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About KJ790

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    MCM Ohana

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  • Scale I Build

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    Stephenson, VA
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    KJ Humphreys

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  1. Sorry for the slow response guys, been busy with the baby for a bit. As Brian said, the cab fans are 3D printed.
  2. While I agree to some extent, it may make it even more confusing for some. Most of the model truck kits (AMT kits at least) come with older tube-type rims. These had a deeper lip, and were 20" or 22" when measured at the tire bead. For this reason, AMT tires are stamped as 20" or 22" on the sidewalls. In real life, when the switch to tubeless tires occurred, the lip on the rim became shorter, making a 22.5" tubless wheel equivalent to a 20" tube type, and a 24.5" tubeless wheel equivalent to a 22" tube type. In general, a 20" tube-type rim and a 22.5" tubeless rim will have an OD of approximately 24.5" while a 22" tube-type and a 24.5" tubeless rim will have an OD of approximately 26.5". The problem lies in that many people do not know the difference between tube-type and tubeless rims. Since many people want to use kit tires on aftermarket rims, many aftermarket manufacturers try to list the rim size to match the kit tire nomenclature, so they may call a 24.5" tubless rim a "22 inch rim" so that people know that AMT's 22" tires will fit on it.
  3. As mentioned, the real truck had 24.5" rims. This measurement is taken at the bead of the tire, so the actual outside diameter of a real rim will be larger than 22.5 or 24.5 inches respectively. The aftermarket rims from Moluminum are perfectly in scale, he offers both 22.5" and 24.5" rims. Doug Wagner also offers machined aluminum 24.5" rims in 1/25 scale that are perfectly to scale. If you want the most accurate looking build to the real thing, I would say use Doug's aluminum wheels. It is an expensive option, but it is the most accurate way to go. Moluminum's resin wheels would be my next choice.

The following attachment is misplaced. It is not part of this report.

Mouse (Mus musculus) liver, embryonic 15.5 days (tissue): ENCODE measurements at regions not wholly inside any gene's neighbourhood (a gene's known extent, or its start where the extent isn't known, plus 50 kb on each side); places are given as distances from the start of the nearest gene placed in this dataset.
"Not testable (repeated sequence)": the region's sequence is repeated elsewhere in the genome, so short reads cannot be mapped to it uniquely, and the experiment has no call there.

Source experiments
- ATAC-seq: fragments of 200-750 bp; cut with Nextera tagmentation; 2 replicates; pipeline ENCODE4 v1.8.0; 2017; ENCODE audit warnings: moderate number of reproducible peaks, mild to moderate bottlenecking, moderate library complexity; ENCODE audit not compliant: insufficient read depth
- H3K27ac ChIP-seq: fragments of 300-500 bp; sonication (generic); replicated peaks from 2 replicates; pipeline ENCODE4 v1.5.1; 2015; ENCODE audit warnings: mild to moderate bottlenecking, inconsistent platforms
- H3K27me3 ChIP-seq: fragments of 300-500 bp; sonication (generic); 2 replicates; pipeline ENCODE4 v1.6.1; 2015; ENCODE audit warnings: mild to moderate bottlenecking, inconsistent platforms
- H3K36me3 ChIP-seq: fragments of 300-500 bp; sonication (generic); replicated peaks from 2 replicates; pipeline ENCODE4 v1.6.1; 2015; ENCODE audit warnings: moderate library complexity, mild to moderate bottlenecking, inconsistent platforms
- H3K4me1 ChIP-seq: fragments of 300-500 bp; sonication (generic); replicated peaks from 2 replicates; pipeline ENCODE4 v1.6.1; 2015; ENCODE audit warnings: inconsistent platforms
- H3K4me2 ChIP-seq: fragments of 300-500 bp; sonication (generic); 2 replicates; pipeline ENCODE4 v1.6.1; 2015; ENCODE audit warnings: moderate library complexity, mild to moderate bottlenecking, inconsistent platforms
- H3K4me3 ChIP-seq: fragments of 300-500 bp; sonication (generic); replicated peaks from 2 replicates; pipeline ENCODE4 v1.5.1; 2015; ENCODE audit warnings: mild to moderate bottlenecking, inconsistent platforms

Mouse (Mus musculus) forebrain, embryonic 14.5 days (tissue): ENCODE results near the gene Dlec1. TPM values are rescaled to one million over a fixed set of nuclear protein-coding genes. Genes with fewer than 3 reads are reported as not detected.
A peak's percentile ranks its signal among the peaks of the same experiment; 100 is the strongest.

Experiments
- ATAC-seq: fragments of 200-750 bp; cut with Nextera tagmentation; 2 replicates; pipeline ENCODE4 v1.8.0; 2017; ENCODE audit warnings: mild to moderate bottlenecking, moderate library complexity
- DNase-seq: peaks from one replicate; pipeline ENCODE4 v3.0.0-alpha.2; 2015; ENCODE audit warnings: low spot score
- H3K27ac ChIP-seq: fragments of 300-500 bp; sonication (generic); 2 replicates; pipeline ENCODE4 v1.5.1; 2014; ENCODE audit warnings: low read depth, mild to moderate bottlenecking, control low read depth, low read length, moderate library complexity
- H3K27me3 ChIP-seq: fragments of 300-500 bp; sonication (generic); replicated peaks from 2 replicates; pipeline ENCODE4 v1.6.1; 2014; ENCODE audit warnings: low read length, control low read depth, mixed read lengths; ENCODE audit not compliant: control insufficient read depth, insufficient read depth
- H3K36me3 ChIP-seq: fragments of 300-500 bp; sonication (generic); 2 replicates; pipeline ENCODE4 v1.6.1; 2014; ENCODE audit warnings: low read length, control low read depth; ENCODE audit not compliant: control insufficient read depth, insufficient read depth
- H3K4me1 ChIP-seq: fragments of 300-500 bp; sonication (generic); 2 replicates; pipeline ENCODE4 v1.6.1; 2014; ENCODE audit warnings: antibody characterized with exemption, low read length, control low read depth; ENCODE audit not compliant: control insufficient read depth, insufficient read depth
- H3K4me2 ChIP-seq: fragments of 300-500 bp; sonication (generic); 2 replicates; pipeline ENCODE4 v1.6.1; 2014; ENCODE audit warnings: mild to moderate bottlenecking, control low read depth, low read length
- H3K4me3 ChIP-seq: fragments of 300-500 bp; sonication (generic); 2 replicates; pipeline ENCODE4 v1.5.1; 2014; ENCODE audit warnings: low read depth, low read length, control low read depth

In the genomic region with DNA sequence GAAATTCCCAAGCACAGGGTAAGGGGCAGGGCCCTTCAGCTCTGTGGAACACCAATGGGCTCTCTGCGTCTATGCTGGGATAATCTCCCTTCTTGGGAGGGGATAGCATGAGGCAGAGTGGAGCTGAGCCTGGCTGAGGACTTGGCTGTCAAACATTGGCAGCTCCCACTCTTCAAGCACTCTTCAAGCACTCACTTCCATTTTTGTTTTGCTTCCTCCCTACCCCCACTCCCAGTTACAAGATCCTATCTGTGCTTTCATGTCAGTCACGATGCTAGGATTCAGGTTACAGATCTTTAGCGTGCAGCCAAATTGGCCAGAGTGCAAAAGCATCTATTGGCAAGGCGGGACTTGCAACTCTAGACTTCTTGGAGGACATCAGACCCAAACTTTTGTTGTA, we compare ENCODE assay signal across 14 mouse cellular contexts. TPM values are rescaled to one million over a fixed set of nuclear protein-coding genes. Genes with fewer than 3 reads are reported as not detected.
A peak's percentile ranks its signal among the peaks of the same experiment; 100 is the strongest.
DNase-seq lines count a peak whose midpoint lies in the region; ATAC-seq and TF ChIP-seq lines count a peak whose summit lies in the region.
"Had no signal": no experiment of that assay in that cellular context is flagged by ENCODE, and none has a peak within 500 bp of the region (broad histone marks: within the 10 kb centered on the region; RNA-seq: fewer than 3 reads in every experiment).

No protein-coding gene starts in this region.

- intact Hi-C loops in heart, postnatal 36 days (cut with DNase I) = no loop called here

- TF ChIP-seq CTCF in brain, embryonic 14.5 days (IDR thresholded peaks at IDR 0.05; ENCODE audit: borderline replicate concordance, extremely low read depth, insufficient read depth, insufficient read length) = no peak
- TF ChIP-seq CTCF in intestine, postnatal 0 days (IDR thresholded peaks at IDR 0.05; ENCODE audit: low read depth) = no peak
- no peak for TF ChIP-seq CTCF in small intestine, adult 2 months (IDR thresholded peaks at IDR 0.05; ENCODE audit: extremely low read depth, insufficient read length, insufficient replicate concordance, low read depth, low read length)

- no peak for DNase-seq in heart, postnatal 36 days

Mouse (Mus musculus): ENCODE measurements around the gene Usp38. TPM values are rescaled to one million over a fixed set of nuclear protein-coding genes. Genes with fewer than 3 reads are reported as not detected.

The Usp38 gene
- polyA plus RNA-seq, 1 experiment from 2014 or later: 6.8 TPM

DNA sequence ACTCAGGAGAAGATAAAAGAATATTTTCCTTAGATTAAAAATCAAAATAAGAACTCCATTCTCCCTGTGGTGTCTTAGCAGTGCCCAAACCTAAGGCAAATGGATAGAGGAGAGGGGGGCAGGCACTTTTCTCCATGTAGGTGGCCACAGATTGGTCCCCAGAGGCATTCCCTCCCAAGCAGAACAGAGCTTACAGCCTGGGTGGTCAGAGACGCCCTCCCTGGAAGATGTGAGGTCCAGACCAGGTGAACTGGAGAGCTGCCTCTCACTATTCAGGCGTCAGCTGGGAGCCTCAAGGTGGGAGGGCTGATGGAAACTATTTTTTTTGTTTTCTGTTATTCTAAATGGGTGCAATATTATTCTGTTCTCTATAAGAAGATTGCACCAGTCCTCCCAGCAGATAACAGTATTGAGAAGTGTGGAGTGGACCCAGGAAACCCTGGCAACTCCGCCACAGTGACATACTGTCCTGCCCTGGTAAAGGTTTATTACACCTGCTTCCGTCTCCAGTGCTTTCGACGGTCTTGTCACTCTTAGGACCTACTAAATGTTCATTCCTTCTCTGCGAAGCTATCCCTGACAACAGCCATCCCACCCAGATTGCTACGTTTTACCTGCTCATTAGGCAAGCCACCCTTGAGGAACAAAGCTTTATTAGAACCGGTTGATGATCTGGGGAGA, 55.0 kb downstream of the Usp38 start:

4. I was finally able to get some outdoor shots.
  5. Class A resins was Ben Wicker selling parts made by Jamie Rahmoeller. Ben is done selling parts, but you can buy Jamies parts directly from him now at http://moluminum.com/.
  6. The torsion bar suspension continued to be popular into the early 80's. It took a couple years for the AG100 to become popular. That is the first time that I have heard that the Peterbilt air leaf suspension was a factory option from Kenworth back then. KW had its own 4-bag air ride suspension in the 70's, but it was different from the Peterbilt suspension at the time.
  7. This was a common upgrade for Kenworths that had torsion bar suspensions back in the day. From what I hear. it was easier to replace the torsion bar setup with a Peterbilt air leaf setup than to try to swap on the KW 8-bag air ride suspension. I have seen quite a few KW's that have been swapped from torsion bar to Peterbilt air leaf suspension.
  8. Thank you. I made those out of .030" square styrene rod. They are quite simple to make, but they help improve the look of the model over the molded in wipers.
  9. Rivets, rivets, rivets. Not perfect, but at least there is an essence of rivets on the cab now.
  10. Most of those Dodge NCT-1000's that I have seen have had Cummins diesels mounted at an angle as the drawing depicts.
  11. Thanks Hermann, your builds are definitely an inspiration. Hopefully I can make something close to yours. I did widen the cab by 4 inches. I am going to use a 3D printed grille that I designed to be the correct width. I think I am going to use archer rivets, but I may try some other options on a some scrap pieces first to see if something else will work better for me.
  12. Thanks! Yes I did move the headlights down. I probably should have moved them down a hair more, but then I would be into the heater vent intake on the passenger's side. On the 1:1 the right headlight is about 1" above the heater vent intake, but I don't know how accurate the intake is on the model. The headlight position will have to do for now.
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